The Manhattan Project is the code name given by Roosevelt to a top-secret project to obtain the nuclear bomb. The project was under the direction of Major General Leslie Groves of the U.S. Army Corps of Engineers.
In 1939, at the beginning of World War II, Albert Einstein alerted the United States' President, FD Roosevelt. He wrote a letter telling him that the atomic bomb is possible and that the Germans could have it.
Einstein was sure that it was possible to achieve a nuclear chain reaction. Einstein based his speculations on the research work carried out by:
Enrico Fermi and Leo Szilard, in the United States
Frédéric Joliot and his wife Irene Joliot-Curie, in France.
This procedure would also allow the construction of a new class of bombs.
Why Did the United States Begin the Manhattan Project?
The beginnings of the Manhattan Project were a consequence of a letter that A. Einstein sent to President Roosevelt.
Einstein mentioned the shortage of uranium reserves in the USA. The mines for this mineral - he said - were in former Czechoslovakia and the Belgian Congo.
The letter was
Furthermore, he reported that Germany had suspended uranium sale from Czech mines, which the Reich had taken over. This fact could mean that scientists at the Kaiser Wilhelm Institute could be conducting nuclear fission experiments. It would mean that in the next step, Nazi Germany could get nuclear weapons.
Albert Einstein's fear of nuclear war could be a consequence of his profound knowledge of research advances in this field.
Who Authorized the Manhattan Project?
Franklin D. Roosevelt created a commission to deal with the issues above, resulting from the letter.
Between 1940 and 1941, the commission to work on uranium and graphite systems. In the late 1940s, Glen Seaborg discovered an artificial element that could be used to make the atomic bomb (plutonium-239).
The Manhattan Project officially began in 1941 with the Japanese attack on the Pearl Harbor military base. His collaborators included several Nobel laureates, including Edward Teller. However, Albert Einstein was not directly involved.
The bomb's manufacture was entrusted to the army in a war project that would cost around 2,500 million dollars. The program contemplated two alternatives:
The production of plutonium-239 in graphite reactors.
The U.S. Department of Energy (DOE) has developed a wide range of Manhattan Project historical resources.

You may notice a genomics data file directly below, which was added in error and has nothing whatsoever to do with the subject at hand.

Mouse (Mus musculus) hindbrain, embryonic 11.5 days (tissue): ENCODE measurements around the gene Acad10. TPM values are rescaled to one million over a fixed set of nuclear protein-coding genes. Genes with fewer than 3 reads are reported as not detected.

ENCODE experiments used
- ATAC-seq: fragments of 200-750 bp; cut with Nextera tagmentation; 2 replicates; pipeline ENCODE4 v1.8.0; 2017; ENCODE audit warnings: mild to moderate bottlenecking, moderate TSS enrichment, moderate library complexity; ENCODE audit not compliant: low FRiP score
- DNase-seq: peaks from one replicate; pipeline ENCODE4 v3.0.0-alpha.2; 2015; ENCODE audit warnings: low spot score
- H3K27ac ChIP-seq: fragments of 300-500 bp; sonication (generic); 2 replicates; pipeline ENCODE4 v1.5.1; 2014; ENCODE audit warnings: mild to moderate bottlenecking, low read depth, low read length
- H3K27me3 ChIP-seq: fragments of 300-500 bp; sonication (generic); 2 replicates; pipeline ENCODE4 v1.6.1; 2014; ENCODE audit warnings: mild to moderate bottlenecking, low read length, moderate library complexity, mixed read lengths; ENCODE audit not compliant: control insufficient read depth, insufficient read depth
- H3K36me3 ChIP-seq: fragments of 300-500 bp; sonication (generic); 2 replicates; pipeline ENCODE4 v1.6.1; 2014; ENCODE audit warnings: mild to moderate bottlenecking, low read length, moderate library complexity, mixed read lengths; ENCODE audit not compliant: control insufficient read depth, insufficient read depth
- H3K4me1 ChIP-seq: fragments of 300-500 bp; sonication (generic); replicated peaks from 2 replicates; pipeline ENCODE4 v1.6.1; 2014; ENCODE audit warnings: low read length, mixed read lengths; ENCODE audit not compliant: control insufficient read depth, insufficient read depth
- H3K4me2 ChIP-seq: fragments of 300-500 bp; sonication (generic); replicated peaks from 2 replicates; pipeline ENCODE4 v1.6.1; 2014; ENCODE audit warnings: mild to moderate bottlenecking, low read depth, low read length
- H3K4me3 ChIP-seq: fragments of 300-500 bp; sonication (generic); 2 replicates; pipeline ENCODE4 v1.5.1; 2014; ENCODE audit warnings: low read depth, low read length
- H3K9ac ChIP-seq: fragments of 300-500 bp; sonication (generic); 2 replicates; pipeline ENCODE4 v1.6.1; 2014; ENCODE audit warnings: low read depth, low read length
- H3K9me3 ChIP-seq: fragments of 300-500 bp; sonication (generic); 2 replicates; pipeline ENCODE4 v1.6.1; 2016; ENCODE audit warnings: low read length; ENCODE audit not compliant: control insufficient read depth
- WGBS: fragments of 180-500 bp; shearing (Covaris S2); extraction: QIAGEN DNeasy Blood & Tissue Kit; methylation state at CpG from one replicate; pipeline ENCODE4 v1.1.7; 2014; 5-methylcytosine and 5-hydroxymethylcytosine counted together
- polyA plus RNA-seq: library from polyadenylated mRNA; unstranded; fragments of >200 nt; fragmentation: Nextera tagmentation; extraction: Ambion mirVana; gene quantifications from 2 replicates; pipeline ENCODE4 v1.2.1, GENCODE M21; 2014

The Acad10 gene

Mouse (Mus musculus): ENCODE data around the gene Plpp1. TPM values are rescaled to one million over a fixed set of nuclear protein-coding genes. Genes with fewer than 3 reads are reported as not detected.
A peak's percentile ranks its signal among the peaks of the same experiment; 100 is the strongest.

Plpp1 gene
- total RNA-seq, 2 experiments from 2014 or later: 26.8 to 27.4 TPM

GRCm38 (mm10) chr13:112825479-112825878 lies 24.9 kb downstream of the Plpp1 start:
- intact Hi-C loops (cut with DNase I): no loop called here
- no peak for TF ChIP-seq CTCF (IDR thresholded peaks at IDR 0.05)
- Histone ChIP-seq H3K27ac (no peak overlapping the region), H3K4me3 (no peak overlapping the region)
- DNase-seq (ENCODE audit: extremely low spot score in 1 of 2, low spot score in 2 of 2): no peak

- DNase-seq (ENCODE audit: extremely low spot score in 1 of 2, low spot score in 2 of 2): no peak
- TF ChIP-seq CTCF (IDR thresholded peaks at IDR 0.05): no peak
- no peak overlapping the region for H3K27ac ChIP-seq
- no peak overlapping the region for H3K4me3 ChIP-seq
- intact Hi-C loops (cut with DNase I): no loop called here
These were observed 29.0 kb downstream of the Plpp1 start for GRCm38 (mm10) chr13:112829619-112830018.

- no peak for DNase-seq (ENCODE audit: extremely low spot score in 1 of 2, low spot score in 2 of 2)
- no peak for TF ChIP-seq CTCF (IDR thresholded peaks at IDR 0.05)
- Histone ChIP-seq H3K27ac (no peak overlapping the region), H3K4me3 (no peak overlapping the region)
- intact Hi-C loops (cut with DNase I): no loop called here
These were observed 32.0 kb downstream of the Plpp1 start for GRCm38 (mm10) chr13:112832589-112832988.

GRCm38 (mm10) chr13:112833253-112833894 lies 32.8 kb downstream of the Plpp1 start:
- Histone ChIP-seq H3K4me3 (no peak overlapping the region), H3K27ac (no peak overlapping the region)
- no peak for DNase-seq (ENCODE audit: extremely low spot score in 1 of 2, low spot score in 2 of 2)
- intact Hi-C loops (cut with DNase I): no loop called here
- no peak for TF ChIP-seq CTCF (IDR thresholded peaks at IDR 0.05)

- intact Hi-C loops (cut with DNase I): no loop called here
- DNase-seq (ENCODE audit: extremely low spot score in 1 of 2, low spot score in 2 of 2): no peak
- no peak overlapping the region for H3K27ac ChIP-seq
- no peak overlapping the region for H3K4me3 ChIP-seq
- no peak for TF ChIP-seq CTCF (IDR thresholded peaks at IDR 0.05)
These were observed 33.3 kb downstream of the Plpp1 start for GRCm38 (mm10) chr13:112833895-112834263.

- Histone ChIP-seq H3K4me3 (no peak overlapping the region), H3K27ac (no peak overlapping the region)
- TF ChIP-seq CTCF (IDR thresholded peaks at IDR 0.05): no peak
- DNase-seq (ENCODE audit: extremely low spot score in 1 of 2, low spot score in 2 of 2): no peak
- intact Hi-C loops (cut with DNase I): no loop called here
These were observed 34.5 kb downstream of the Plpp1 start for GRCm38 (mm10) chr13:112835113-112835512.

The wartime Manhattan Project left a legacy in the form of national laboratories:
The Lawrence Berkeley National Laboratory.
Los Alamos National Laboratory.
Oak Ridge National Laboratory.
Argonne National Laboratory.
Why Was It Called the Manhattan Project?
The project's name was the Manhattan Project because of the engineer districts. By convention, they carried the city's name where they were located. In this case, the project was designated to the Manhattan District.
What Was the World's First Nuclear Reactor?
Chicago Pile (CP-1) was the name of the world's first nuclear reactor. It was developed within the Manhattan Project.
On December 2, 1942, man achieved the first artificial nuclear chain reaction. Until then, it was only theoretical physics.
A group of European nuclear physicists who emigrated to the United States carried out the work. The Italian physicist Enrico Fermi led them.
In 1943 there were three cities full of research facilities:
Hanford for the establishment of nuclear reactors.
Los Alamos (New Mexico) for the construction of the atomic bomb.
The Los Alamos laboratory director was Robert Oppenheimer of the University of California. Oppenheimer was able to reunite to near a thousand scientists who would remain there until six months after finishing the fight.
What Looked Like the Chicago Pile?
The Chicago Pile (CP-1) nuclear reactor was simple in structure. It was installed under the grandstand of the American football stadium at the University of Chicago.
Fermi used uranium fuel, like the one used in Rome's experiments, and a graphite moderator.
What Was the Purpose of the Chicago Pile Reactor?
The objective of the research was to obtain a controlled chain reaction. The experiment would allow the study of its properties for the possible development of an atomic bomb.
Where and When Was the First Nuclear Test Carried Out?
On July 16, 1945, the plutonium atomic bomb's first test was successfully carried out in the Alamogordo desert (New Mexico).
The uranium and plutonium atomic bombs were ready at the same time.
What Was the Result of the Manhattan Project?
The first, called Little Boy, consisted of two masses of uranium-235. Conventional explosives projected both assemblies onto each other. The Enola plane dropped it on August 6, 1945.
The second, Fat Man, consisted of a hollow sphere of plutonium. It collapsed on its center by the action of conventional explosives. It was dropped on August 9, generating a second radioactive mushroom cloud.